The foam wasn't easy to test. It's extremely fragile, and there was another problem.
"When you get it hot, it can combust," Abel says.
Combustion isn't an issue in a vacuum (like in space), but leftover air in test chambers would cause the foam to char. So the engineers built their own vacuum chamber at Oak Ridge National Laboratory, where a high-temperature plasma-arc lamp facility could heat the material to the incredible temperatures the heat shield would endure.
But all of the carbon foam's impressive heat-dispersing properties weren't enough to keep the spacecraft at its required temperature. Because there's no air in space to provide cooling, the only way for material to expel heat is to scatter light and eject heat in the form of photons. For that, another layer of protection was necessary: a white coating that would reflect heat and light.
For that, APL turned to the Advanced Technology Laboratory in Johns Hopkins University's Whiting School of Engineering, where a fortunate coincidence had led to the assembly of a heat shield–coating dream team: experts in high-temperature ceramics, chemistry, and plasma spray coatings.
After extensive engineering and testing, the team settled on a coating based on bright white aluminum oxide. But that coating could react with the carbon of the heat shield in high temperatures and turn gray, so the engineers added a layer of tungsten, thinner than a strand of hair, between the heat shield and the coating to stop the two from interacting. They added nanoscale dopants to make the coating whiter and to inhibit the expansion of aluminum oxide grains when exposed to heat.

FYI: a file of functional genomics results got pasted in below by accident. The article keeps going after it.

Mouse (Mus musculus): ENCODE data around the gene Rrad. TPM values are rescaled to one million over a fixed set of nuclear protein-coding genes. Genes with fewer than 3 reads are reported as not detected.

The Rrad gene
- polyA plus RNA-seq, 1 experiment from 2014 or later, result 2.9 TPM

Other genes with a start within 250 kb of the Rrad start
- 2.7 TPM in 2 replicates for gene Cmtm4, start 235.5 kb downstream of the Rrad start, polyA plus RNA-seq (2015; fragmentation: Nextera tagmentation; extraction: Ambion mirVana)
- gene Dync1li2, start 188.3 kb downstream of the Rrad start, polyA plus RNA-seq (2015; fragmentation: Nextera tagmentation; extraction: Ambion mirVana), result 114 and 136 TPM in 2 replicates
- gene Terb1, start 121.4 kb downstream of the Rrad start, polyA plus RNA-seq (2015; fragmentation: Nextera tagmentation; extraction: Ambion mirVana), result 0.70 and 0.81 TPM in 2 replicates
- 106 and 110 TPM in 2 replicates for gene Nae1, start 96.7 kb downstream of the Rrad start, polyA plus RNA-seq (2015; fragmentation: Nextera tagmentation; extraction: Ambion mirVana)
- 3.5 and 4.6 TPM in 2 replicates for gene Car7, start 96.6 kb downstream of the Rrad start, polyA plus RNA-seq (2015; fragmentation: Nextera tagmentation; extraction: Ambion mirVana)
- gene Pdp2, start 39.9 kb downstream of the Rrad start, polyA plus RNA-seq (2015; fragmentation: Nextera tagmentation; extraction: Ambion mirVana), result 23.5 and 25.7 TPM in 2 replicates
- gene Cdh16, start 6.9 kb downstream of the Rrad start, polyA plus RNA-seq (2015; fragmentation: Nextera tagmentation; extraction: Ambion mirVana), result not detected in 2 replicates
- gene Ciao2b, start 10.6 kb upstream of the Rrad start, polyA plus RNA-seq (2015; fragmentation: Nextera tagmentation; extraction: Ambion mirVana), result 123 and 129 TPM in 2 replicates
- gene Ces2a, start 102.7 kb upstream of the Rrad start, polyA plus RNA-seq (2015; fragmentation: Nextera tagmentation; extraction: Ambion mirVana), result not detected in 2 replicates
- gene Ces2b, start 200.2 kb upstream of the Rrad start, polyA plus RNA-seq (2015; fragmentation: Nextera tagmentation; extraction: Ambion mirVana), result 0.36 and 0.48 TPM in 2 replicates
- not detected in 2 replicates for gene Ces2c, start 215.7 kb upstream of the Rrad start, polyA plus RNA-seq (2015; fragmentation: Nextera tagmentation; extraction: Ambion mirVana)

Then the engineers had to determine how best to create and apply the coating.
"The whole thing was struggling to find a ceramic coating that both reflects light and emits the heat," says Dennis Nagle, principal research engineer at the Center for Systems Science and Engineering.
Typically when working with enamel, Nagle says, a hard, nonporous coating is preferred—one that'll crack when hit with a hammer. But under the temperatures faced by the Parker Solar Probe, a smooth coating would shatter like a window hit with a rock. Instead the goal was a uniformly porous coating that would withstand extreme environments. When cracks start in a porous coating, they'll stop when they hit a pore. The coating was made of several rough, grainy layers—enough that one set of ceramic grains would reflect light that another layer misses.
"I always tell people it works because it's a lousy coating," jokes Nagle. "If you want to make a good coating, it'll fail."
After the Parker Solar Probe launches, it will spin repeatedly around Venus in a gradually narrowing orbit that will take it closer and closer to the sun. Scientists are eagerly awaiting the flood of new data from the probe's instruments, but those who helped make the heat shield a reality say the thrill will be in seeing that final dip into the sun's atmosphere, seven times closer than any previous spacecraft, the car-sized probe and its precious cargo defended from the sun's might by their work.
But seven years is a long time to wait for a final test of success, so the launch will have to do for now.
"This was highly challenging," says Dajie Zhang, a senior staff scientist in APL's Research and Exploratory Development Department who worked on the TPS coating. "It makes me feel much better coming into work every day. The solar probe's success showed me I can do it, and our team can do it."